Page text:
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Good News! Consumers can lock rate with one lender, and then shop that lender against others...

According to a REA on this thread...

"I believe it is wise to have at least 2 lenders..    They don't charge fees to lock in the rates.   So if rates go down you lock in with lender #2........see if lender #1 will match it."

While it's not my desire to stir-the-pot just for the sake of doing so, I find it hard to believe that a person in the RE business would advise clients to do this.

Doesn't this (i.e., getting a rate lock and then having the consumer back out) impact a mortgage professional's relationship with lending sources?

Is there a behind-the-scenes-cost to the mortgage professional, beyond any relationship issues with the lenders?
  • December 12 2013 - US
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Answers (7)

Dave alert, lol!

Who pays for the $1000 ( 1/4 point of 400K loan ) extension when they find the new lender will go 10 days past the Closing Date because the 2ND appraisal took too long to get. Better yet, what if it doesn't appraise? There will be no going back to the Original Lender. The clock starts ticking once the Contract is executed.  
  • December 13 2013
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Dave will find out quickly that Loan Officer's do not like to be "conned", and they value their time and expertise too much to waste time appeasing an ill advised Agent. It would be appropriate for the LO to refer one of Dave's customers to another Agent they work with, as that Agent may know of a better value. Neither is professional, and neither is Dave's advice about credit score not being negatively impacted if multiple reports are run in 60 days. 30 days would be max "safe timetable".........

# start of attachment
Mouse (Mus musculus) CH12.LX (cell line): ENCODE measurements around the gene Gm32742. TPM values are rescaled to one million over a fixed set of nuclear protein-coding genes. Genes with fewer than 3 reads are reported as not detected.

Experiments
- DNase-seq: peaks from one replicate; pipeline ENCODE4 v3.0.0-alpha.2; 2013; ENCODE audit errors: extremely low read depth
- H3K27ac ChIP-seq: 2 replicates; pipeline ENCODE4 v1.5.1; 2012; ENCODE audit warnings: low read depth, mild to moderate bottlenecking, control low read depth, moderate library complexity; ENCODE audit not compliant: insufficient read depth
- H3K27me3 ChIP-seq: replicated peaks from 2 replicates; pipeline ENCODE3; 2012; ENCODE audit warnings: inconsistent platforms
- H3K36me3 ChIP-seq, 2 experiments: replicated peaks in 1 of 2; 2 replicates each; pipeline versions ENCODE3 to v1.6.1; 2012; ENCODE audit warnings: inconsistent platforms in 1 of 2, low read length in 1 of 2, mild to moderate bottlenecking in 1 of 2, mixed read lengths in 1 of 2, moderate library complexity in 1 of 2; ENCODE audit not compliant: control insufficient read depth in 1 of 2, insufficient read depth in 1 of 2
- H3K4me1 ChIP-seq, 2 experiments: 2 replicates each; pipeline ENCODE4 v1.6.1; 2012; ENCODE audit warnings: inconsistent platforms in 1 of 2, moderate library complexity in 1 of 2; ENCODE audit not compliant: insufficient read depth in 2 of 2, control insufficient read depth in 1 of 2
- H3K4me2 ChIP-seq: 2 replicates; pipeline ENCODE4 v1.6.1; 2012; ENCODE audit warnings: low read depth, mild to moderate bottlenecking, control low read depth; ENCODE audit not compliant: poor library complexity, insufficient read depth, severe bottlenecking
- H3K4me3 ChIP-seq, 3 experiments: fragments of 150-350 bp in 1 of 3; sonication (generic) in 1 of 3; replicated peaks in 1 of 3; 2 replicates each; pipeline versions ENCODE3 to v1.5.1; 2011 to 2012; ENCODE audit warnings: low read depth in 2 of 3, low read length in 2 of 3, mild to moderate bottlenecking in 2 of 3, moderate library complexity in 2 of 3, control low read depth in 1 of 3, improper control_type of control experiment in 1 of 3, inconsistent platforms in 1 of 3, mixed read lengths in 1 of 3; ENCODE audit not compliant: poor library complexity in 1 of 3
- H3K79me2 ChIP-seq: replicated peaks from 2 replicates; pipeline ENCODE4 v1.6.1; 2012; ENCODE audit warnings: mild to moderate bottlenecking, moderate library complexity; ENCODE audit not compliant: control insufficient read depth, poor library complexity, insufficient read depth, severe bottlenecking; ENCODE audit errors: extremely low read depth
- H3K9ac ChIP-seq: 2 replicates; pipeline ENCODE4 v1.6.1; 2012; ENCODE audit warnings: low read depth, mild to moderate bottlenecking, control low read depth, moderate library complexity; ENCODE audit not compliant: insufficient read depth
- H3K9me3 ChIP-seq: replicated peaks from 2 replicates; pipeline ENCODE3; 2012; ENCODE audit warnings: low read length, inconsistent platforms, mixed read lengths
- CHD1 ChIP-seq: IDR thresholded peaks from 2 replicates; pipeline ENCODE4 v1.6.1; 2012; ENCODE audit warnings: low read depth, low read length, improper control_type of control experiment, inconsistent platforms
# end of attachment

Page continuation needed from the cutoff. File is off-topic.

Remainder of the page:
Fortunately, Dave's game plan will only last until the first LO finds out borrower closed with another lender Dave recommended. They will also discover what Dave and borrower are up to when they see their credit report with inquiry from another lender(s) with in a few days of their's, and will be required to ask borrower for an explanation of why they applied for credit with another lender.
There will always be creative ways to "game the system", and the mortgage meltdown is classic example of how much damage it can do to consumer's and lender's.
Portland lenders -  DAVE ALERT  - DAVE ALERT!

  • December 13 2013
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Aaron, excellent response, I agree 100%.
  • December 13 2013
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Hello everyone, 

Give me a moment while I step upon my soapbox.  My views on this topic are purely my own and do not represent those of anyone else, or reflect the overall position of my company.  

I fully realize that this has turned into a pro-to-pro thread, which is not the intent of this particular part of Zillow, but unless the moderators decide to remove this, the general public has access to it and I feel it's very important to address this head on. 

To be sure, you can lock with one lender and then go shopping.  You have every right to do that as a consumer.  You could call me today, get locked in, get the process started, then go talk to someone else next week.  You can keep talking to other people until you find someone lower, then you can basically extort me to give you better terms than the loan you initially agreed to.  I cannot speak to any other mortgage originator, but here's how I approach these situations: